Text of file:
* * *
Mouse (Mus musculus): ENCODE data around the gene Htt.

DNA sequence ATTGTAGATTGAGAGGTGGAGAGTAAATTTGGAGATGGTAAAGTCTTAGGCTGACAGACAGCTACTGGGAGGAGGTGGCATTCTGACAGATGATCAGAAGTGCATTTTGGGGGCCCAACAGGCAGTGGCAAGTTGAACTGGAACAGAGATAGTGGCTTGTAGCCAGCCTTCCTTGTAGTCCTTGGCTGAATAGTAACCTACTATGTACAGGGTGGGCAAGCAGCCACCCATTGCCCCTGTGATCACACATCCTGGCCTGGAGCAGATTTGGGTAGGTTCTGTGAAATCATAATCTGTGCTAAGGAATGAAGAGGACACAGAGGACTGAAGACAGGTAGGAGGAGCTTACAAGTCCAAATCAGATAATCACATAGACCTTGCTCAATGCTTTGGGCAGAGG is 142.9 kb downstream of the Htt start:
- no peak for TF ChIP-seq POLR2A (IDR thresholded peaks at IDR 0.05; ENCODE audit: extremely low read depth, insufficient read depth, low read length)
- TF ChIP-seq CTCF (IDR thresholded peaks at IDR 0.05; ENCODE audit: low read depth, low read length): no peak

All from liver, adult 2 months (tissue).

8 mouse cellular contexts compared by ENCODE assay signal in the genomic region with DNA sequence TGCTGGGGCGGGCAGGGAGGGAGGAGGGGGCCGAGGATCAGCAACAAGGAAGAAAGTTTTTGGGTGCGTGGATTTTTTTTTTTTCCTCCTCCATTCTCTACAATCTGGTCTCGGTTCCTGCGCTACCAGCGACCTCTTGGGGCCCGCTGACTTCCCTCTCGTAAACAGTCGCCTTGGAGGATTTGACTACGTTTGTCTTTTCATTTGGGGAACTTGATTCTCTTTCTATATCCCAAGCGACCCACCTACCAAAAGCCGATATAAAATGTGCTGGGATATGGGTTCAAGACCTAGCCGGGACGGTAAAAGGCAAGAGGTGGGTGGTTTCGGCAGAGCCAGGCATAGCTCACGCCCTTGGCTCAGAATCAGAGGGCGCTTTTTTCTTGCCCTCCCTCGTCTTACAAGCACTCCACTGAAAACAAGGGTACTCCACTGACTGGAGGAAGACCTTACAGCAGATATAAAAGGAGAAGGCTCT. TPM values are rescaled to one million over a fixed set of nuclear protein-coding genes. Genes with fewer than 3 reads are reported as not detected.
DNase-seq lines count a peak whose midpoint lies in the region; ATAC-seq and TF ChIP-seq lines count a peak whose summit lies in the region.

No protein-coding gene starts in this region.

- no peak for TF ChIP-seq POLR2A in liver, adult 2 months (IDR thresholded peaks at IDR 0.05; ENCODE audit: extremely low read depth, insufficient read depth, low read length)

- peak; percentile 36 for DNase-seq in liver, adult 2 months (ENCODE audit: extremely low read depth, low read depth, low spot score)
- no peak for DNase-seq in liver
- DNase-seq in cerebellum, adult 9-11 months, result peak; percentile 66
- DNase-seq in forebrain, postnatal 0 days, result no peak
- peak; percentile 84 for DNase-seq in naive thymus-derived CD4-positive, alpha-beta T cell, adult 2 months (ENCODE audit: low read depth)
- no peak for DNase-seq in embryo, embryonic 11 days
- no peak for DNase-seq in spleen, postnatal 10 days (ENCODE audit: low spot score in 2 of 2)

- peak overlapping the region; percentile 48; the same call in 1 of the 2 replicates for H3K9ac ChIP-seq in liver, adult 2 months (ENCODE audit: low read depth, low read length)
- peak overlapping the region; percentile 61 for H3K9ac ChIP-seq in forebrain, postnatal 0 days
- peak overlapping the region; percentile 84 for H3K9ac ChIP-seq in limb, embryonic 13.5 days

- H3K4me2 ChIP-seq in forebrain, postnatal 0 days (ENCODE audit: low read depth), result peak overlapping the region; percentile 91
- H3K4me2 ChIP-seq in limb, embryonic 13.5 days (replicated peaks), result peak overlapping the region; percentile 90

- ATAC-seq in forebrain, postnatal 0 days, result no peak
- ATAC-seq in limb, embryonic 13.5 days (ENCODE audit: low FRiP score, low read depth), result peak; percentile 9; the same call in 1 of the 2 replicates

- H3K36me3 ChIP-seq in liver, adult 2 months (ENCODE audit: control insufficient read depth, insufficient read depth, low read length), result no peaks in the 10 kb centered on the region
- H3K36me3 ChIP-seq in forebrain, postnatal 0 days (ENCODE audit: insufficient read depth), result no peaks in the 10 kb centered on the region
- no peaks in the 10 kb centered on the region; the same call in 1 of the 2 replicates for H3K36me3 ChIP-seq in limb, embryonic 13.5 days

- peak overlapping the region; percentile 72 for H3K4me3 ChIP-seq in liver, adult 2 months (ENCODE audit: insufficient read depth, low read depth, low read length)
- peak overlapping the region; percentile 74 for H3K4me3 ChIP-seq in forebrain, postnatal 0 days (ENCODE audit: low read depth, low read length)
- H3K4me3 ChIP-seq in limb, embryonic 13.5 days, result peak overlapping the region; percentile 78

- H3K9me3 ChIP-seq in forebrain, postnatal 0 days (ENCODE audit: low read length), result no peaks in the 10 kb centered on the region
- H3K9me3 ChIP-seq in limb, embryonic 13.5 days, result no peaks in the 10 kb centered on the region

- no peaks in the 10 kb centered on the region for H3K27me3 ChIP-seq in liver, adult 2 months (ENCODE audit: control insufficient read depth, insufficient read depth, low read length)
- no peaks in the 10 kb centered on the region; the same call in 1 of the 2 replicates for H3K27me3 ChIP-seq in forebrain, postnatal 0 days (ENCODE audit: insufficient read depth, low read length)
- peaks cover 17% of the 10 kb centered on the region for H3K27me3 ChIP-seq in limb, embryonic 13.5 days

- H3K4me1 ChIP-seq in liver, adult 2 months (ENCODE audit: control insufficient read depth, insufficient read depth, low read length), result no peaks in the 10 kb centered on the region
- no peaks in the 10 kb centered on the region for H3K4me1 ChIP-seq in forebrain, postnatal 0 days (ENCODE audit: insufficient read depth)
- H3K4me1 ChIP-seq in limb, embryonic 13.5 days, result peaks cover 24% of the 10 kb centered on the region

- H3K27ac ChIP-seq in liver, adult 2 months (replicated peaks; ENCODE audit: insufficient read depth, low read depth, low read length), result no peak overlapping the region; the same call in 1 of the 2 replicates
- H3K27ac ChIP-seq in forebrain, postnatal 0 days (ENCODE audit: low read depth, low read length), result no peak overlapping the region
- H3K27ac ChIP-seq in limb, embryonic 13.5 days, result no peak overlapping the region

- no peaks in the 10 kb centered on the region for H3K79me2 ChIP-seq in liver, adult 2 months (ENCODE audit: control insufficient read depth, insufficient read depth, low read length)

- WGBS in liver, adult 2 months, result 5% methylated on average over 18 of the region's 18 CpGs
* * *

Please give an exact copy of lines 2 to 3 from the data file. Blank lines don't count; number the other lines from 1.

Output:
DNA sequence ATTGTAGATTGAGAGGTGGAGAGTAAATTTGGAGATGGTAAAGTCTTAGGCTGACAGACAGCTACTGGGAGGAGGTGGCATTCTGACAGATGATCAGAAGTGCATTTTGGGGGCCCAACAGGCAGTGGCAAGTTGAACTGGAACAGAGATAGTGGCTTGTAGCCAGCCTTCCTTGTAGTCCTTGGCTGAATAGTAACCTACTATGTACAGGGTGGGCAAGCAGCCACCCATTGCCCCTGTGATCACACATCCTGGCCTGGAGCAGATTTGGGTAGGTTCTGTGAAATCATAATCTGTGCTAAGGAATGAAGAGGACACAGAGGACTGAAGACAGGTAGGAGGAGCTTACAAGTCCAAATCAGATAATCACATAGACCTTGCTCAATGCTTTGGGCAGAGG is 142.9 kb downstream of the Htt start:
- no peak for TF ChIP-seq POLR2A (IDR thresholded peaks at IDR 0.05; ENCODE audit: extremely low read depth, insufficient read depth, low read length)